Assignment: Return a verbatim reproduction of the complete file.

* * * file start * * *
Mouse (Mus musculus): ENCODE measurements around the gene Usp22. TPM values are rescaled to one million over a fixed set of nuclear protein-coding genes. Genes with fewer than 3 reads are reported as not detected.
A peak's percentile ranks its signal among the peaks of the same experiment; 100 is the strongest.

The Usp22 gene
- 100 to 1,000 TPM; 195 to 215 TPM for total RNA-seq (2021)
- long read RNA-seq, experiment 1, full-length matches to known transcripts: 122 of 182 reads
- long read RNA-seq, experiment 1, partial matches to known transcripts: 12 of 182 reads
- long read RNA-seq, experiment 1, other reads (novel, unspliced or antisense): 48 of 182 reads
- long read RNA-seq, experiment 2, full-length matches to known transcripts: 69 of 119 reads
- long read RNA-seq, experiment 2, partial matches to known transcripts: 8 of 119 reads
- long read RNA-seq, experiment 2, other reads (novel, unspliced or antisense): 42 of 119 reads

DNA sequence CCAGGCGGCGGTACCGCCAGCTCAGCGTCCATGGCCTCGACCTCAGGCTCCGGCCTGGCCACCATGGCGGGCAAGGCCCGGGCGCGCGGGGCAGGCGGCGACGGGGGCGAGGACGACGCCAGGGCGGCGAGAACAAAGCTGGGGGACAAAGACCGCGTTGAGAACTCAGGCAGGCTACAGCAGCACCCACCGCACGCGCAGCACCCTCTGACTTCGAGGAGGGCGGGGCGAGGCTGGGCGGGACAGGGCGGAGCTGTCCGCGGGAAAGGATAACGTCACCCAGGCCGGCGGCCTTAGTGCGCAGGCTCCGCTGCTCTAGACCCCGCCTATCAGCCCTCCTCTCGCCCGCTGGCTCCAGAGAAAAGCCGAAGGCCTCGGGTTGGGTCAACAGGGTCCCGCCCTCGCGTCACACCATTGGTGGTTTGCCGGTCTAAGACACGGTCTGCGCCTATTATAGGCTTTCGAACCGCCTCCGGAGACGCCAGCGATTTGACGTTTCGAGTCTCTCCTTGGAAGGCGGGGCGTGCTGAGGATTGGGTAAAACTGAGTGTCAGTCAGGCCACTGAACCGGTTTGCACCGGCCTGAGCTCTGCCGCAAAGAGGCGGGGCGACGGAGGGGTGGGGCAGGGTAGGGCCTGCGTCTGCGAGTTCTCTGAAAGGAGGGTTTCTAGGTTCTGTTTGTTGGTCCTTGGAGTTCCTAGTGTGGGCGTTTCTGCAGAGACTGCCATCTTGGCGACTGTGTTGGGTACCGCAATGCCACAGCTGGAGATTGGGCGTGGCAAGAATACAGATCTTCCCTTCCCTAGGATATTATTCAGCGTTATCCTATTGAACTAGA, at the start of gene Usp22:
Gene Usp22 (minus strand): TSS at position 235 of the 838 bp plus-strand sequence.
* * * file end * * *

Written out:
Mouse (Mus musculus): ENCODE measurements around the gene Usp22. TPM values are rescaled to one million over a fixed set of nuclear protein-coding genes. Genes with fewer than 3 reads are reported as not detected.
A peak's percentile ranks its signal among the peaks of the same experiment; 100 is the strongest.

The Usp22 gene
- 100 to 1,000 TPM; 195 to 215 TPM for total RNA-seq (2021)
- long read RNA-seq, experiment 1, full-length matches to known transcripts: 122 of 182 reads
- long read RNA-seq, experiment 1, partial matches to known transcripts: 12 of 182 reads
- long read RNA-seq, experiment 1, other reads (novel, unspliced or antisense): 48 of 182 reads
- long read RNA-seq, experiment 2, full-length matches to known transcripts: 69 of 119 reads
- long read RNA-seq, experiment 2, partial matches to known transcripts: 8 of 119 reads
- long read RNA-seq, experiment 2, other reads (novel, unspliced or antisense): 42 of 119 reads

DNA sequence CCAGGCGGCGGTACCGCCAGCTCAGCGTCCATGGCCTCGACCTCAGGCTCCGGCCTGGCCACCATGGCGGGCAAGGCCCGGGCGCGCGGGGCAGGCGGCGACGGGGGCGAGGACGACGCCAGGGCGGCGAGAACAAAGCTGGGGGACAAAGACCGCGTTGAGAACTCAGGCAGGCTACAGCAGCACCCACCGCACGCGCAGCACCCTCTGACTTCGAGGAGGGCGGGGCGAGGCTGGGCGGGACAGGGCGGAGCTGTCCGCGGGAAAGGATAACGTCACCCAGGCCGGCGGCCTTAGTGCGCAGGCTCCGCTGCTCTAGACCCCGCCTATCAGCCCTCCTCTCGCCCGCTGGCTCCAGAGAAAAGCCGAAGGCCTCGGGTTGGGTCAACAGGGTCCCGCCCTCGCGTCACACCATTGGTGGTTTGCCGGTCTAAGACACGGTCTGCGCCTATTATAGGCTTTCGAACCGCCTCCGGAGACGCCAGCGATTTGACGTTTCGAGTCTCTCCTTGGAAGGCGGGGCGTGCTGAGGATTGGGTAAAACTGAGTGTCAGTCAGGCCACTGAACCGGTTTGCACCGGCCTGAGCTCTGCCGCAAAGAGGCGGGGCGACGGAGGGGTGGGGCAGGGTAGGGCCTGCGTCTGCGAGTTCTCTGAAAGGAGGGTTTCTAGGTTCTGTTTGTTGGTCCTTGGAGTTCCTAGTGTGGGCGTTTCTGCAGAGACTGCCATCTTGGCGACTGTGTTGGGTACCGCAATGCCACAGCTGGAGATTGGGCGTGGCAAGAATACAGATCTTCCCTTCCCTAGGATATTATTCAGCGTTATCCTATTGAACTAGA, at the start of gene Usp22:
Gene Usp22 (minus strand): TSS at position 235 of the 838 bp plus-strand sequence.